Tuesday, January 09, 2007

Retrospective II

I started this Very Long Post to retrospect on where I think our homeschooling journey has brought us, how I think my original questions above have been answered, but I haven't even gotten to that except indirectly. But perhaps that's all right!

I see just from a glance that if I made one of those real-life collages that represent our family journey, it would have:
A chalice, definitely.
A Suburban -- to represent all the miles we've conversed or shared time while on the road; it is the equivalent of our boat!
A computer (!!) -- the web icon being our cyber-connections to our online community, which has made such a difference to our lives in many ways.
An oxygen tank or the equivalent, to represent the medical journey and perhaps the way we sometimes seem to gasp for breath a bit when not in our environment of choice.
What else? What are your family icons or symbols?

On a very interesting thread about how temperaments affect mothering and homeschooling styles, I wrote (and perhaps this is the closest I've come to how I DO homeschooling, in essence-- I've edited the wording a bit to make it clearer):

....Being an INFP/INTP, whenever I start feeling like I have the answers, I know it's time to start moving "higher up and further in"! I guess that is the main thing that attracts me to the "Real Learning" concept -- there's always something more to learn, always room for improvement. Socrates said wisdom lies in knowing you are not wise. ... I am thinking that possibly we are given our diverse characteristics in order to balance each other and help the bigger community. We don't quite need to be complete and "perfect" in ourselves. The corollary to John Donne's "any man's death diminishes me" is that any one's devout life in the Church, or successful life (in the true sense of a quest for wisdom) increases me.

So then, how much are we to balance out our temperaments? I am a P who feels more comfortable with open options. I would say I could benefit often from just DECIDING and living with it, but a decisive person could benefit sometimes from keeping the options open a bit. Pondering this made me say what I did about temperaments balancing and perfecting each other, in the heart of the home and in the Body of the Church.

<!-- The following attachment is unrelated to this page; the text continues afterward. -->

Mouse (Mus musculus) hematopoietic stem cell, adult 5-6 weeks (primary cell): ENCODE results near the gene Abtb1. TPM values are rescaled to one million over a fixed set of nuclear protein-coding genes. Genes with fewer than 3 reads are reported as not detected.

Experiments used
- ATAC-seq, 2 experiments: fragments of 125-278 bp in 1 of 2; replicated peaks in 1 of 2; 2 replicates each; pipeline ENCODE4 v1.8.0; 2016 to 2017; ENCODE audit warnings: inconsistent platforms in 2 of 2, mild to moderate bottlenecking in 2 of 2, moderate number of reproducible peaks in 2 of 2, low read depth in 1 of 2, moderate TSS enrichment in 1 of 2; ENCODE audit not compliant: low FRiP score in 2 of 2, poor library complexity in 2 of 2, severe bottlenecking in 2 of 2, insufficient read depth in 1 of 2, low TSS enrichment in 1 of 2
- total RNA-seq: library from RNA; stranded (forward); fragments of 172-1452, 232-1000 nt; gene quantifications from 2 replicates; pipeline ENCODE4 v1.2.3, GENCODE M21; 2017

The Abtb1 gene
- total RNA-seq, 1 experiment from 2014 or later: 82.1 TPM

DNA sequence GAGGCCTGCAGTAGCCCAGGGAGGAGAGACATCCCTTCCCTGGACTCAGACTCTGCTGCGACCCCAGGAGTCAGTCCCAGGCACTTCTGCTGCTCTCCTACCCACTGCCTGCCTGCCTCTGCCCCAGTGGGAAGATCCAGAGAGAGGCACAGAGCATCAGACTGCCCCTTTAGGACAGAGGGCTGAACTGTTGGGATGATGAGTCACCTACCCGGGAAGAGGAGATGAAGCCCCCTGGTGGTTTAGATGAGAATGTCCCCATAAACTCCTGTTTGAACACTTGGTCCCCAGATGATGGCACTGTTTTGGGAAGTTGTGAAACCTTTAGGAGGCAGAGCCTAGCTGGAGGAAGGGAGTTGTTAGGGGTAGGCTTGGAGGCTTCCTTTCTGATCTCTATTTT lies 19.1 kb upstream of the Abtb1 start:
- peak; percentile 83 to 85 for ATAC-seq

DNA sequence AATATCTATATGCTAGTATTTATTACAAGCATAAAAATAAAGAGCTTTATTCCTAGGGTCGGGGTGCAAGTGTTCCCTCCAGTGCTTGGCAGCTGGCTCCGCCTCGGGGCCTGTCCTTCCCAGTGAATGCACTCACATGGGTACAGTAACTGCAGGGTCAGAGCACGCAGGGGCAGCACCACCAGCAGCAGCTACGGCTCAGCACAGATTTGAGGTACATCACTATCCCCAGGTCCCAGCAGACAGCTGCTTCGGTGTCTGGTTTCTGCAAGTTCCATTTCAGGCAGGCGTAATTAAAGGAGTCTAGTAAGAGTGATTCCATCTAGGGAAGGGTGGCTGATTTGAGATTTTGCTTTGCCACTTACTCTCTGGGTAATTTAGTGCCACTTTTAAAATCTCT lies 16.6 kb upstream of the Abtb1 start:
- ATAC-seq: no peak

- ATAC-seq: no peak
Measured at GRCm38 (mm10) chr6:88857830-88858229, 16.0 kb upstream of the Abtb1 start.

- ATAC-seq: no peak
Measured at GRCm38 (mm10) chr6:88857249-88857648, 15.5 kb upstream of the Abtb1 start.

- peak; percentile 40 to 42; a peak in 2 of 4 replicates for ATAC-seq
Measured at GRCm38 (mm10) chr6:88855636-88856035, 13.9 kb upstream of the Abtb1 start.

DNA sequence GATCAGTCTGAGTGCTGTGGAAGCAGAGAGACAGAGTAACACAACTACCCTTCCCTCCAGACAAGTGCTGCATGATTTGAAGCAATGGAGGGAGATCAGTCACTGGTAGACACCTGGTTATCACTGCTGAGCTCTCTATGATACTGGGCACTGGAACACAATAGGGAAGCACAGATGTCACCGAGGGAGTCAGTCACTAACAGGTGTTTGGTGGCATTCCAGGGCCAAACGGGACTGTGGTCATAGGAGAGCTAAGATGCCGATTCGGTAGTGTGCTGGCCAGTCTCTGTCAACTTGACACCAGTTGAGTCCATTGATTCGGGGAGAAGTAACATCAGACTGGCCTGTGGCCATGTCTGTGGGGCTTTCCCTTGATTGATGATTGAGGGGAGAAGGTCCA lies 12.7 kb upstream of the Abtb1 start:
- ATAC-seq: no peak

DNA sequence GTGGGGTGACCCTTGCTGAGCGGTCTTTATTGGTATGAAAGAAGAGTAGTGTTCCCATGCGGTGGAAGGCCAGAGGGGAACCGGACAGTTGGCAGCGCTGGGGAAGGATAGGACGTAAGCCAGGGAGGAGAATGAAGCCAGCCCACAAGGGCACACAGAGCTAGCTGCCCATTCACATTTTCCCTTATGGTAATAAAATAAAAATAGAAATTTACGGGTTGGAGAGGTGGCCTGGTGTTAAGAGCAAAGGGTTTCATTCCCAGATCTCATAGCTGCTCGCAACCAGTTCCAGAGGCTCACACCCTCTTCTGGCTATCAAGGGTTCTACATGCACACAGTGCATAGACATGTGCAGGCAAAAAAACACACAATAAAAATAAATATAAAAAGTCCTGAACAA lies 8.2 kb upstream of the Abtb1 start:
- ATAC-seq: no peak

As Charlotte Mason said, with a "real learning" approach we can draw out what we need at a certain time from a wide spectrum of approaches and views. We probably are all somewhat aware of our lapses and blind spots and try to find ways to even them out but at the same time we have to develop THROUGH our strengths or BY them, we can't just ignore or deny the traits God gave us. Or, so I am thinking. Perhaps I as a P have to approach decisiveness through a pondering lens while a J person has to ponder through a more active, decisive lens. Hmm.

In one way I think we all DO and HAVE to start from scratch every day. Even if we do the same things today as we did yesterday, it is a new day and a new you -- we have to constantly recommit. Chesterton talks about this -- how God says the equivalent of "DO it again!" every day to the sun since He first created it. It doesn't just happen. He continues actively and decisively to keep us all in existence, every moment -- wonderful thought! And The Psalmist puts it: "Create in me a clean heart, O Lord, and renew a right spirit within me." No coasting, no set patterns that can substitute for effort and continual reconversion. In that way, there's no way to avoid "starting from scratch".

But at the same time, I don't feel I'm starting from scratch at all -- if I set my course for China, say, my course might look different as I transverse the wide Atlantic or round the Horn, but the course is the same throughout. ... the goal is the same. IF I got locked into saying "This is how I sail," and tried to do the same thing around the Horn as I did in the wide open sea, it would be a disaster. It would work AGAINST my longterm goal, not FOR it. So, starting from scratch? No. Not going back to launch, ever. How could I, even if I wanted to ? But revising the methods and logistics according to circumstances. YES! My homeschool couldn't look the same with 7 kids of all ages as it did when I had 1 toddler. It can't look the same with a special needs 6th son as it did with an academically inclined firstborn. The principles have to be broad enough to cover all the eventualities.

Again, as an N and P I probably express it differently and even act it out differently than an S and J would, but I think the general principles are valid across the board even as the specific implementations will vary.

I see how this seeming uncertainty could be distracting and discouraging to a young mom just as too much certainty could be. But the "seeming" uncertainty is just that, it's not fundamental uncertainty. Not in the least. I have never decided I would really rather go to the Antarctic than to China, after all; (whatever the spiritual and educational equivalent of this geographical analogy might be; it is probably best expressed in Elizabeth's book).

No comments: